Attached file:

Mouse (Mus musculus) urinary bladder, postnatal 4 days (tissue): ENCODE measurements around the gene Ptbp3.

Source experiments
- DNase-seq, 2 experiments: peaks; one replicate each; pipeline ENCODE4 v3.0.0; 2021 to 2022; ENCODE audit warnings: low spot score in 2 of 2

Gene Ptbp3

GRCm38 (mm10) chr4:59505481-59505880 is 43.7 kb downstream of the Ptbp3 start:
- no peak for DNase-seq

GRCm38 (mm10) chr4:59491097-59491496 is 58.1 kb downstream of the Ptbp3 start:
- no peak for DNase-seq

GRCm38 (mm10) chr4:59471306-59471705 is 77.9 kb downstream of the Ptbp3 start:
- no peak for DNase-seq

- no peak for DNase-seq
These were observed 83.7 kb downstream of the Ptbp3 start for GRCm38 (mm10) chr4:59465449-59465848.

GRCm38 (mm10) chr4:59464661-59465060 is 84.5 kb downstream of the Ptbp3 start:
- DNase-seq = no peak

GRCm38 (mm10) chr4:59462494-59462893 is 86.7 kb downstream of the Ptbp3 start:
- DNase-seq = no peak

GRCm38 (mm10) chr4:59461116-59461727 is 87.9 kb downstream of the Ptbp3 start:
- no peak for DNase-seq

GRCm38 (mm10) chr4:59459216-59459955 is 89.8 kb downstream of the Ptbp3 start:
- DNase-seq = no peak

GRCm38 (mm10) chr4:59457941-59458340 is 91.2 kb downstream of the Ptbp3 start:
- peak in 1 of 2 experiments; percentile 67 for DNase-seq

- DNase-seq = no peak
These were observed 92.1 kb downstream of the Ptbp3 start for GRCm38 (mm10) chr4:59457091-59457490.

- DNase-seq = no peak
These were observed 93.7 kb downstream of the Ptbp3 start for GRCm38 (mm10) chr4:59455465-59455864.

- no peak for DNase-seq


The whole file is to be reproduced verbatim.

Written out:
Mouse (Mus musculus) urinary bladder, postnatal 4 days (tissue): ENCODE measurements around the gene Ptbp3.

Source experiments
- DNase-seq, 2 experiments: peaks; one replicate each; pipeline ENCODE4 v3.0.0; 2021 to 2022; ENCODE audit warnings: low spot score in 2 of 2

Gene Ptbp3

GRCm38 (mm10) chr4:59505481-59505880 is 43.7 kb downstream of the Ptbp3 start:
- no peak for DNase-seq

GRCm38 (mm10) chr4:59491097-59491496 is 58.1 kb downstream of the Ptbp3 start:
- no peak for DNase-seq

GRCm38 (mm10) chr4:59471306-59471705 is 77.9 kb downstream of the Ptbp3 start:
- no peak for DNase-seq

- no peak for DNase-seq
These were observed 83.7 kb downstream of the Ptbp3 start for GRCm38 (mm10) chr4:59465449-59465848.

GRCm38 (mm10) chr4:59464661-59465060 is 84.5 kb downstream of the Ptbp3 start:
- DNase-seq = no peak

GRCm38 (mm10) chr4:59462494-59462893 is 86.7 kb downstream of the Ptbp3 start:
- DNase-seq = no peak

GRCm38 (mm10) chr4:59461116-59461727 is 87.9 kb downstream of the Ptbp3 start:
- no peak for DNase-seq

GRCm38 (mm10) chr4:59459216-59459955 is 89.8 kb downstream of the Ptbp3 start:
- DNase-seq = no peak

GRCm38 (mm10) chr4:59457941-59458340 is 91.2 kb downstream of the Ptbp3 start:
- peak in 1 of 2 experiments; percentile 67 for DNase-seq

- DNase-seq = no peak
These were observed 92.1 kb downstream of the Ptbp3 start for GRCm38 (mm10) chr4:59457091-59457490.

- DNase-seq = no peak
These were observed 93.7 kb downstream of the Ptbp3 start for GRCm38 (mm10) chr4:59455465-59455864.

- no peak for DNase-seq